Car loan

If you're getting a car loan, the lender might pull the industry-specific FICO Auto Score, which comes with the scores from myFICO. To know for sure, call the finance department at the dealership you're considering and ask which bureau they pull from or which scores they use.

Next, go to myFICO.com, click on the Products tab at the top of the page, buy one or all three scores from myFICO, then click on "View additional FICO score versions used in mortgage, auto and bank card decisions." There, you'll find your FICO Auto Score 8, optimized to reflect the credit behavior that auto lenders care most about, with an emphasis on how well you've paid off previous auto loans (mine was 779, four points higher than my FICO Score 8).

Credit card

There is also a FICO score customized for the credit card industry, FICO Bankcard Score, but Paperno said that it's not as popular with credit card lenders as the Auto Score is with car lenders. He says it's not worth paying money just to get a Bankcard score. Any free FICO Score 8 is good enough.

Person loan

For personal loans, even a 50-point difference in your credit score could affect your interest rate by several percentage points, according to GoBankingRates.com. But many lenders will do a soft pull of your credit during a prequalification process.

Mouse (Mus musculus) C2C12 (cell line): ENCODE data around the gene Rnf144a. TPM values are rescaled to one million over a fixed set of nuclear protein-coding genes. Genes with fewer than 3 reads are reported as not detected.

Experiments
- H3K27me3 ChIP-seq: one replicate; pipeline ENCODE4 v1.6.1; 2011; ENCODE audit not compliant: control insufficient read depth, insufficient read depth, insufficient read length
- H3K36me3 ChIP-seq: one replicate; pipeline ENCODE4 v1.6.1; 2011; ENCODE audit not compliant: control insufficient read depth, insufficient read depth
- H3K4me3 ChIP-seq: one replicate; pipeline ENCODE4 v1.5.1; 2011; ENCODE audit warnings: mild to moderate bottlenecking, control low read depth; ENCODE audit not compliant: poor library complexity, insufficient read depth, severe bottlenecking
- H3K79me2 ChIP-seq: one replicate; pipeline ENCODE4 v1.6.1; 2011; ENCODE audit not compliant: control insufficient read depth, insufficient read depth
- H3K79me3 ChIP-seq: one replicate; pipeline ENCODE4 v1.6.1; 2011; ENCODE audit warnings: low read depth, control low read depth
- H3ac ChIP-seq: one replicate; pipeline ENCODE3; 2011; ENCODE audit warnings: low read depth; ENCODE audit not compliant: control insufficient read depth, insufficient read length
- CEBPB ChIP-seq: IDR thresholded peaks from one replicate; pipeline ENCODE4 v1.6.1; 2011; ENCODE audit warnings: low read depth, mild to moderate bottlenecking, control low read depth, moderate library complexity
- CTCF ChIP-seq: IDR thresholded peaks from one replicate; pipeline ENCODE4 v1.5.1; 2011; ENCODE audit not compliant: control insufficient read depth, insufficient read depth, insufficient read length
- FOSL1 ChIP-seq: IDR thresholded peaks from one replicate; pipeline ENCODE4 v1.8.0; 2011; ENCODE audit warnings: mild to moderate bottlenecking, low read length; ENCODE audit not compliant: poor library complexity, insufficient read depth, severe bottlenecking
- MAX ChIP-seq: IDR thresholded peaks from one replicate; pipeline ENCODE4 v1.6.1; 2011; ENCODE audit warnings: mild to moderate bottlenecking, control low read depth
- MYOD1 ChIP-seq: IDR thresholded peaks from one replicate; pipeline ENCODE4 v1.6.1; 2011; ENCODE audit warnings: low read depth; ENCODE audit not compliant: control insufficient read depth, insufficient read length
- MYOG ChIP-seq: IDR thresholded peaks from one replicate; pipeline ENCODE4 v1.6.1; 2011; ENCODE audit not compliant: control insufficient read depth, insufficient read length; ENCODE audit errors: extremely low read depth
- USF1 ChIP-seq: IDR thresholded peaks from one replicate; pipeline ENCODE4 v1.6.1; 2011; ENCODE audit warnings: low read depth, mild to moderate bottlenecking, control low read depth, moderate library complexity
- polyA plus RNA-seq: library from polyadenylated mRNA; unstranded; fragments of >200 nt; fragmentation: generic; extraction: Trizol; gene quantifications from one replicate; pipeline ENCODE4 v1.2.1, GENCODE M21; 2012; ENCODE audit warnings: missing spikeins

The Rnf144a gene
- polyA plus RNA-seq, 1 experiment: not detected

How do you know which score you're getting?

Most of the time, if you're getting it for free you can assume you're looking at a VantageScore, but not always. Most websites will identify — sometimes in small print — the source of the score they're providing. I purchased my three-bureau FICO score report from myFICO.com for $59.85; Experian also offers a three-score and credit report package for $39.99.

But is it possible to find a FICO score for free? Yes. I got an Experian-based FICO Score 8 at FreeCreditScore.com, a site owned by Experian. And my bank provided my Equifax-based FICO Bankcard score.

If you want to follow Paperno's advice and check FICO 8 scores on all three credit bureaus when you have an important borrowing decision ahead of you, you will have to pay to do so. I didn't find any way to get all three for free.